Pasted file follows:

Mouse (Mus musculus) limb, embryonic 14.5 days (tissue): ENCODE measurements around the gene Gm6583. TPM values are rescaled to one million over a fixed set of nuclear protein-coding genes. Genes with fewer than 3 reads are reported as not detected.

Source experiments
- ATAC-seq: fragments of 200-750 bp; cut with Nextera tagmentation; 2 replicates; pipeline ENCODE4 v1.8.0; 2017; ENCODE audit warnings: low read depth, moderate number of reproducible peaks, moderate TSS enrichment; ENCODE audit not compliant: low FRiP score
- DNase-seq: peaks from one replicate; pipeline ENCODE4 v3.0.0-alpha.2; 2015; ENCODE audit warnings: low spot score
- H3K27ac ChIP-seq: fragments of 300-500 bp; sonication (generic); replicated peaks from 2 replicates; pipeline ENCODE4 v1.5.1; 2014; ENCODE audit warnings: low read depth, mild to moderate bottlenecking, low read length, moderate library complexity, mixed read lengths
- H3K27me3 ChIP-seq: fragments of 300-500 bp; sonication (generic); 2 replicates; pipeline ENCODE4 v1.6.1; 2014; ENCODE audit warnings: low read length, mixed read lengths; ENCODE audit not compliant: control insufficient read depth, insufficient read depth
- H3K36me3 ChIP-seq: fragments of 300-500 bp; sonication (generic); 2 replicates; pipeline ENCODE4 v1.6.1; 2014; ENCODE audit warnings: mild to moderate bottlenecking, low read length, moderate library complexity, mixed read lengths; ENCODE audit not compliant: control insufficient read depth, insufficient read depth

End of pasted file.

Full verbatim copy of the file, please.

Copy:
Mouse (Mus musculus) limb, embryonic 14.5 days (tissue): ENCODE measurements around the gene Gm6583. TPM values are rescaled to one million over a fixed set of nuclear protein-coding genes. Genes with fewer than 3 reads are reported as not detected.

Source experiments
- ATAC-seq: fragments of 200-750 bp; cut with Nextera tagmentation; 2 replicates; pipeline ENCODE4 v1.8.0; 2017; ENCODE audit warnings: low read depth, moderate number of reproducible peaks, moderate TSS enrichment; ENCODE audit not compliant: low FRiP score
- DNase-seq: peaks from one replicate; pipeline ENCODE4 v3.0.0-alpha.2; 2015; ENCODE audit warnings: low spot score
- H3K27ac ChIP-seq: fragments of 300-500 bp; sonication (generic); replicated peaks from 2 replicates; pipeline ENCODE4 v1.5.1; 2014; ENCODE audit warnings: low read depth, mild to moderate bottlenecking, low read length, moderate library complexity, mixed read lengths
- H3K27me3 ChIP-seq: fragments of 300-500 bp; sonication (generic); 2 replicates; pipeline ENCODE4 v1.6.1; 2014; ENCODE audit warnings: low read length, mixed read lengths; ENCODE audit not compliant: control insufficient read depth, insufficient read depth
- H3K36me3 ChIP-seq: fragments of 300-500 bp; sonication (generic); 2 replicates; pipeline ENCODE4 v1.6.1; 2014; ENCODE audit warnings: mild to moderate bottlenecking, low read length, moderate library complexity, mixed read lengths; ENCODE audit not compliant: control insufficient read depth, insufficient read depth